You probably don't know him unless you're a fan of the TV show Reckless, on which he plays Arliss. Based on Variety's announcement, it sounds like they're going for the Golden Age Hawkman and skipping ahead a bit with Hawkgirl, sans Thanagar retconning for now.
Carter Hall is the latest reincarnation of an Egyptian Prince who is fated to be reborn throughout time along with his soulmate, Kendra Saunders (aka Hawkgirl, played by Ciara Renée). Like Kendra, Carter can access the powers of the Hawk God, Horus, transforming him into the winged warrior known as Hawkman.I'm always glad to see Hawkman get some love, but I confess to hoping Hawkgirl would stand alone in Legends of Tomorrow and not be too defined by a past love. At least if they stick to this origin and Hawkgirl being Kendra, she won't remember their past and he might be kind of annoying about it - keep it comedic instead of stalkerish and there's potential.
Fox and viral-video agency Thinkmodo are doing a good job here of hooking in the all-important Beavis demographic. A Human Torch drone that's actually on fire...fire...FIRE! Hehehehehm heh heh!
The space it's flying around is Nassau County's Fire Service Academy, so don't worry - no innocent neighborhoods were put at wanton risk just to market a superhero movie. The Denny's menu probably harmed more people, in the end.
Ironically, this proves that a practical effects Human Torch is completely achievable, and looks better than the CG version shown in the trailers - though to be fair, trailers are often unfinished. It could be the coolest thing connected to the movie.
I hope it's about people getting their throats slit, and internal organs popping out through the wound, to be eaten by giant cannibals. That seems unlikely, however.
Envision Media Arts announced the development of an animated movie based on Pez Candy dispensers, written by Cameron Fay (Brother in Laws).Brother in Laws is Fay's only feature writing credit, and a comedy, so we must presume attempts at humor will be involved.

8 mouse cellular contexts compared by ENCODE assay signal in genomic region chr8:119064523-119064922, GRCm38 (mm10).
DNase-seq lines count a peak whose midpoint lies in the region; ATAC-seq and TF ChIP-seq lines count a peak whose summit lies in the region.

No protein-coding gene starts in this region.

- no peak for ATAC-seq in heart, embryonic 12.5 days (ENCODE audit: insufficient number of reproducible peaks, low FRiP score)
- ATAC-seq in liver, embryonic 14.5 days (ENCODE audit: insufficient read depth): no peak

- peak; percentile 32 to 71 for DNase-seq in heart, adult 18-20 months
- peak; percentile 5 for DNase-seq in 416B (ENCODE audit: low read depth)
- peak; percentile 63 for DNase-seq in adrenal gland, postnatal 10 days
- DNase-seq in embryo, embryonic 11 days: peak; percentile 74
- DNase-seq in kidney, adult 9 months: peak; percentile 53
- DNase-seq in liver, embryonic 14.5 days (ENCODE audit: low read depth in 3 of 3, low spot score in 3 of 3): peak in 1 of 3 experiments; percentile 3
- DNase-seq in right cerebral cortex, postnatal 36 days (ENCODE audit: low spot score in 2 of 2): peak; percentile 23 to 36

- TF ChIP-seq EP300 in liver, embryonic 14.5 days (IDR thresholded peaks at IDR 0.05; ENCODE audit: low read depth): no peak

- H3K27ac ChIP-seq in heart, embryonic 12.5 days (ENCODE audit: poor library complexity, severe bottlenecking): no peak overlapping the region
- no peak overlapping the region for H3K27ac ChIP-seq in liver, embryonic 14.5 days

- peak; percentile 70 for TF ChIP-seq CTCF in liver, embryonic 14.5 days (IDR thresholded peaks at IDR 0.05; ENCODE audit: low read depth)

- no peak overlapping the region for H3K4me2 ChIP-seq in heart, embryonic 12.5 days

You can color me Pez-imistic.
As longtime readers know, you don't normally see trailers for trailers posted here. But then, generally such things are just irritating 5-second snippets. This trailer for the Deadpool trailer is its own thing entirely, though it does include part of the intro from the Comic-Con footage.
Also he says "fuck" in it, which means you won't see it on network TV, anyway. The full trailer drops tomorrw, probably evening time since it's set to officially debut on Conan.
The answer is "a lot of it" - much of the post-production involved tinting and color-correcting.
But the much-ballyhooed "no CGI"? Yeahhh, not quite. The stunts and crashes were indeed primarily practical, and are truly impressive - but digital insertion of weapons and characters did happen, as did some green-screening.
Where? Let Brave New World's visual effects reel break it down for you.
Lex Luthor did not want me to complete this review.
I mean, what would YOU think if you went to UPS.com to track your package, and it actually told you flat out that a train derailment had caused an interruption in your delivery? It's a good thing Superman lived up to his billing as "more powerful than a locomotive" and made it here anyway.
Whether you're talking about movies, TV shows, comics or books, every story needs stakes, and plenty of narrative devices are used to raise them. Perhaps the most oft employed device - the looming specter of death for our main characters - is also the most oft abused. The departure of Boromir in The Fellowship of the Ring is one of the most affecting deaths in film history, while Ned Stark's death toward the end of A Game of Thrones served to remind readers (and HBO viewers) that George R.R. Martin is not messing around.
For every brilliantly executed death, however, we're inundated with plenty of misses. Sometimes, these are crude and diverting, but for our purposes here, we'll count down 13 times character deaths actually lessened the narrative heft of a story and served to piss off its loyal audience rather than adding depth and emotion to the proceedings. [Spoilers for a bunch of (mostly) older things abound, most notably Game of Thrones and The Hunger Games, book versions.]
Bonus points if you remembered Richard Pryor's full name from Superman III.
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What a terrible few weeks for wrestling. Dusty Rhodes dead, Hulk Hogan blackballed, and now Roddy Piper has gone too, dead of cardiac arrest.
Piper, a Canadian pro-wrestler who capitalized on his Scottish heritage to become Hulk Hogan's arch-nemesis in the mid-'80s, was also the first pro-wrestler to cross over and become a legit movie star, headlining John Carpenter's They Live, Hell Comes to Frogtown, and numerous low budget action films thereafter.